The question of whether hospital mergers are anticompetitive is going all the way up to the Supreme Court, as the high court set a Nov. 26 date to hear arguments on the Phoebe Putney Health merger case in Georgia, the Albany Herald reported.
The FTC vs. Phoebe Putney Health System case could reverse decades-old precedent and set a new standard for state-action immunity, according to the Policy and Regulatory Report in The Financial Times.
Phoebe Putney said its use of a hospital authority in the deal shielded the hospital from antitrust enforcement, but the Federal Trade Commission blocked the merger. The FTC in April 2011 filed a complaint, alleging that the proposed merger of Phoebe Putney Health System and Palmyra Park Hospital in Albany, Ga., would raise prices and reduce competition in the area, according to a FTC statement last month.
Meanwhile, the American Hospital Association (AHA) this week filed an amicus brief regarding the proposed merger between ProMedica and St. Luke's Hospital in Ohio, in which it said mergers are the only way for hospitals, particularly stand-alone ones, to stay viable. In the brief filed with the 6th Circuit Court of Appeals in support of ProMedica, AHA appealed FTC's decision, which found the Ohio deal to be anticompetitive.
The association, which represents 5,000 member hospitals, said, "[H]ospitals' ability to compete turns on their ability to keep pace with these trends … requires significant capital investments and economies of scale."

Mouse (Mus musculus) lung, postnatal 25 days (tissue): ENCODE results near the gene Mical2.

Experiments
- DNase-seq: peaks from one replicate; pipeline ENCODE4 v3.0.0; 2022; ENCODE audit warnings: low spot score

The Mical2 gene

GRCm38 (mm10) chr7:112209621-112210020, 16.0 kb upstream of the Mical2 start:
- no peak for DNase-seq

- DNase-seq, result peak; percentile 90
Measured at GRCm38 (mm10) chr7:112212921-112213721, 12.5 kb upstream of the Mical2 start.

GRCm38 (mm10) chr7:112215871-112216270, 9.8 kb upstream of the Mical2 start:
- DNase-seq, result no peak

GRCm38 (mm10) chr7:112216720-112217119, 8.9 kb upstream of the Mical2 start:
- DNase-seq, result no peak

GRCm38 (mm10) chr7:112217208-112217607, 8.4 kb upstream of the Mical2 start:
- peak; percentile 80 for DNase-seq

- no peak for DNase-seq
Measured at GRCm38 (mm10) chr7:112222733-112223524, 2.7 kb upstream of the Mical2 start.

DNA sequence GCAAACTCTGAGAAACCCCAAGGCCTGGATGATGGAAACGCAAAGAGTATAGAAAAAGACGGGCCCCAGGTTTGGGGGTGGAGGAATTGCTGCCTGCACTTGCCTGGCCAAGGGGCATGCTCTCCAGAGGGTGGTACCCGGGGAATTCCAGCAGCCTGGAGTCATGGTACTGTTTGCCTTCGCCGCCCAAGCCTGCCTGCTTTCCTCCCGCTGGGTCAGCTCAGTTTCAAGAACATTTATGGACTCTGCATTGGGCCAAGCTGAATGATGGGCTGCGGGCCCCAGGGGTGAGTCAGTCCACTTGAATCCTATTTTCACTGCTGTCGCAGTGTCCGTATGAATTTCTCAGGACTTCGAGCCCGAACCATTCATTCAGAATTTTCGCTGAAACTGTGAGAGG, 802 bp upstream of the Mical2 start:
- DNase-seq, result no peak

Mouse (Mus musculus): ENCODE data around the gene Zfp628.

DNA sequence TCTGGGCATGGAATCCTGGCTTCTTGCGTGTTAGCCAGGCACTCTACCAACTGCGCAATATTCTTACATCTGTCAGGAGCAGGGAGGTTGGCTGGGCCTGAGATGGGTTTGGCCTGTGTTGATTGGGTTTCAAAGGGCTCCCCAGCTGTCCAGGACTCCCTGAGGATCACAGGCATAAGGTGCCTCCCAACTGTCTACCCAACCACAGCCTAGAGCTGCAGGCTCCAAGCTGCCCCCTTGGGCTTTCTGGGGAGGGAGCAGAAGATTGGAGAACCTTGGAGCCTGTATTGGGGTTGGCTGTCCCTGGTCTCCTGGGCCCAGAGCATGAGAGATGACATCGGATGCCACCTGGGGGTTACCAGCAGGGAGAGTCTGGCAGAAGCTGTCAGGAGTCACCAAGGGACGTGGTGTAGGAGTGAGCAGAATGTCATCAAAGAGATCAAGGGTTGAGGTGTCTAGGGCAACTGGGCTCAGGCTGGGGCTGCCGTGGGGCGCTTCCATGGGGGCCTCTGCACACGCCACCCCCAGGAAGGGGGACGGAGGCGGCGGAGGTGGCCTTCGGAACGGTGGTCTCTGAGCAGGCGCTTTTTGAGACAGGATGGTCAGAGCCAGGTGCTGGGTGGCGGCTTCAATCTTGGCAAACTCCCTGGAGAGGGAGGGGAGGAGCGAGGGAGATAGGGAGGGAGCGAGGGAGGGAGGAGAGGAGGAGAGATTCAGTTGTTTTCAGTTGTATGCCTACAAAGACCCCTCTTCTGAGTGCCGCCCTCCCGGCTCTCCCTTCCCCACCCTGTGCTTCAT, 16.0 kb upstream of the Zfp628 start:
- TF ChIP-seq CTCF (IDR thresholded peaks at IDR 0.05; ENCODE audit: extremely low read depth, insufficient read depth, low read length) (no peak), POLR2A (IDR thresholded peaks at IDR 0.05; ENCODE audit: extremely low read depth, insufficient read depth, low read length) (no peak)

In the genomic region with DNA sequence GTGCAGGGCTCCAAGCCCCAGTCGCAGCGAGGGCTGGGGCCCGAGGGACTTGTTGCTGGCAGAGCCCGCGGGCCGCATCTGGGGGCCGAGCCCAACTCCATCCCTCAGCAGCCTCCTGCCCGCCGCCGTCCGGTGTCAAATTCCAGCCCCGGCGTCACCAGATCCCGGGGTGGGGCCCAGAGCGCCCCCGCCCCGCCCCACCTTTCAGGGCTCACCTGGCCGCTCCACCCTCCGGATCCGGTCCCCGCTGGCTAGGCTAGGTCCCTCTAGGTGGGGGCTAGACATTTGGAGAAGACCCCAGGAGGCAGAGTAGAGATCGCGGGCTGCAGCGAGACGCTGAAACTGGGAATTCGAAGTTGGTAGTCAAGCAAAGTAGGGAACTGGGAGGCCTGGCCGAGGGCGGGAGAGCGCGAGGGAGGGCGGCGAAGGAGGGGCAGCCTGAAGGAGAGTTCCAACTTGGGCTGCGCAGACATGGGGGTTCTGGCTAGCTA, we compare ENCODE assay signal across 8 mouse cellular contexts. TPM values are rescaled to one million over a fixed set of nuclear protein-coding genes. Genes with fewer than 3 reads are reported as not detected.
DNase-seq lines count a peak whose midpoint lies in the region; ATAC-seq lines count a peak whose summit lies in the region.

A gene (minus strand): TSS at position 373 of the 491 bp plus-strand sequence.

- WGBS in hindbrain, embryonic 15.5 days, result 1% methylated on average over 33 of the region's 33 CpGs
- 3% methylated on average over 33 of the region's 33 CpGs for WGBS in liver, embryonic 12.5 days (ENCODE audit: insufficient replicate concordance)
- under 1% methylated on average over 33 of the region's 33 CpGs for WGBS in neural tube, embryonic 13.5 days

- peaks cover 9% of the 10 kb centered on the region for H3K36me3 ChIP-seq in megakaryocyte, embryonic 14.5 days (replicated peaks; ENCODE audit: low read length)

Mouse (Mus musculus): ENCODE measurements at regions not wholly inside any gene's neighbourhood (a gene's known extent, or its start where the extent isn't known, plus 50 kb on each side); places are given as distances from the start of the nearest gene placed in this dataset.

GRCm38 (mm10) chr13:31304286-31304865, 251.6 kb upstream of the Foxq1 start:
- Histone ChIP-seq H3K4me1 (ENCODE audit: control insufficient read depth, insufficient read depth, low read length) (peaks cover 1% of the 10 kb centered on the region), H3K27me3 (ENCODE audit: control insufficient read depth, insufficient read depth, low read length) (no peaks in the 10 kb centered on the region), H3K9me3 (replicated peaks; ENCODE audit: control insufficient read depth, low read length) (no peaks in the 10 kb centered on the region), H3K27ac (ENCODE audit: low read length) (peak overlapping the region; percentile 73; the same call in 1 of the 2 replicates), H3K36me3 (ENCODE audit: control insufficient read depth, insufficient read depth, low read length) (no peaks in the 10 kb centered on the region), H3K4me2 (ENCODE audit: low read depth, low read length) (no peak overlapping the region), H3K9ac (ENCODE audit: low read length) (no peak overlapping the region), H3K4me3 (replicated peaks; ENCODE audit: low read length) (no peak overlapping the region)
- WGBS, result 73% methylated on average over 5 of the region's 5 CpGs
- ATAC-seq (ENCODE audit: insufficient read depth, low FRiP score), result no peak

Attorneys at the law firm of Jones Day in Washington, D.C., said hospital mergers can actually improve, rather than reduce, competition among hospitals in a column on Hospital & Health Networks Daily. As AHA noted in its amicus brief, mergers are critical to the future of hospitals and their survival in which economies of scale reduce waste, eliminate duplicative services and distribute the costs over a larger base.
Calling the FTC actions a "dim view of hospital mergers," Toby Singer, Beth Heifetz and Tara Stuckey Morrissey said, "If the FTC blocks beneficial hospital mergers, struggling hospitals may be forced to reduce their staff and services, and they may eventually wind down and close."
For more information:
- read the Albany Herald article
- see the Policy and Regulatory Report article
- here's the FTC statement
- check out the AHA amicus brief (.pdf)
- see the H&HN Daily column
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